The Public Interest

The city council chamber: from distance to intimacy

Charles T. Goodsell

Winter 1984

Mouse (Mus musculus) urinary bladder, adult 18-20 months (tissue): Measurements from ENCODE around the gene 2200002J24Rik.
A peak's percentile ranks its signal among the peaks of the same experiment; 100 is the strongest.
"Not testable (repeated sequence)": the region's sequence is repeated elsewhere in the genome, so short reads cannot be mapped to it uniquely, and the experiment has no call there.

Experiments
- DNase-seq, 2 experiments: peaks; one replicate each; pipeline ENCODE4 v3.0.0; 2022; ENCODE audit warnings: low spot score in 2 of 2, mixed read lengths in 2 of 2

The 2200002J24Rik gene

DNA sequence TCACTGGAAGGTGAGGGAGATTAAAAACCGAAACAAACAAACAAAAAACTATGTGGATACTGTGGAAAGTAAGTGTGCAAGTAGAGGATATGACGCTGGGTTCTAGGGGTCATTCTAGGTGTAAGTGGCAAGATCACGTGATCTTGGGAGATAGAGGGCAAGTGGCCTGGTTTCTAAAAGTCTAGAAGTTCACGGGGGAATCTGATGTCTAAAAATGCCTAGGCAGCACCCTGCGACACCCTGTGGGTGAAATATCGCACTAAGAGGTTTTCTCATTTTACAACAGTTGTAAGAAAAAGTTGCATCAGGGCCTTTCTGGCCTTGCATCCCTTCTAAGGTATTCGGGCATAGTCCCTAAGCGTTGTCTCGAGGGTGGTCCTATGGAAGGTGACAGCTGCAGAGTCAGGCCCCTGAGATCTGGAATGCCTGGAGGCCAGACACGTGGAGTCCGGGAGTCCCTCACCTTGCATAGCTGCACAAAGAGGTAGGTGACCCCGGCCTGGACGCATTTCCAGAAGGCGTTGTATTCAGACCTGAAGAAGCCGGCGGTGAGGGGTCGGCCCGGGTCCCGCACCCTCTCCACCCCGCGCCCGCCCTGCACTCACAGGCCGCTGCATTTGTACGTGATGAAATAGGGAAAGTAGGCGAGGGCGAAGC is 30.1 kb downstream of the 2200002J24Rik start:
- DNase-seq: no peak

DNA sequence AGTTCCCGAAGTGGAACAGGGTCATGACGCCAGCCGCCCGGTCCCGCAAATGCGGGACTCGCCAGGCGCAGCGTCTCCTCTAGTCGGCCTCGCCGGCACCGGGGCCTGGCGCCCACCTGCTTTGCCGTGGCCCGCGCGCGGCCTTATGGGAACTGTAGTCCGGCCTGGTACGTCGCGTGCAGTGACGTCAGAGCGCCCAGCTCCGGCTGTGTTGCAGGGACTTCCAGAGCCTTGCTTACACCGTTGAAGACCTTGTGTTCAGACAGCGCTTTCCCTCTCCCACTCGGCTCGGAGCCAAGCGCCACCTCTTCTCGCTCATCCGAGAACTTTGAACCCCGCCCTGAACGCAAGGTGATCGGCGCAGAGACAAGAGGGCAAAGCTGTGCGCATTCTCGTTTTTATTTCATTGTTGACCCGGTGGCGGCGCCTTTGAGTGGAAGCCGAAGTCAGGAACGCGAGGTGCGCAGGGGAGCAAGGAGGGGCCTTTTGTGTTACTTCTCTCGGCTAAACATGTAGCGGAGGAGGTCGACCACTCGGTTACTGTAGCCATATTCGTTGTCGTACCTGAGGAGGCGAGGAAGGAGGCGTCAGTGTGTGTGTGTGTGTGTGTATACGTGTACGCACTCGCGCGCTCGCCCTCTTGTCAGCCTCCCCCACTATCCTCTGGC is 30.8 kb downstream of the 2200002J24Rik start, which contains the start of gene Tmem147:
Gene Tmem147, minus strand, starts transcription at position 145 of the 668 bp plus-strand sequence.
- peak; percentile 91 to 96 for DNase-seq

WHILE the term “public space” ordinarily brings to mind outdoor squares, streets, and monuments, it can also refer to the interiors of public buildings. Indeed, interior spaces may be more significant in affecting citizens and expressing political ideas, because it is in enclosed public rooms such as lobbies and auditoriums that citizens are fully embraced by the physical environment. It is here that important public rituals and deliberations take place, and where we normally find the most concentrated architectural statements of official values and ideas.

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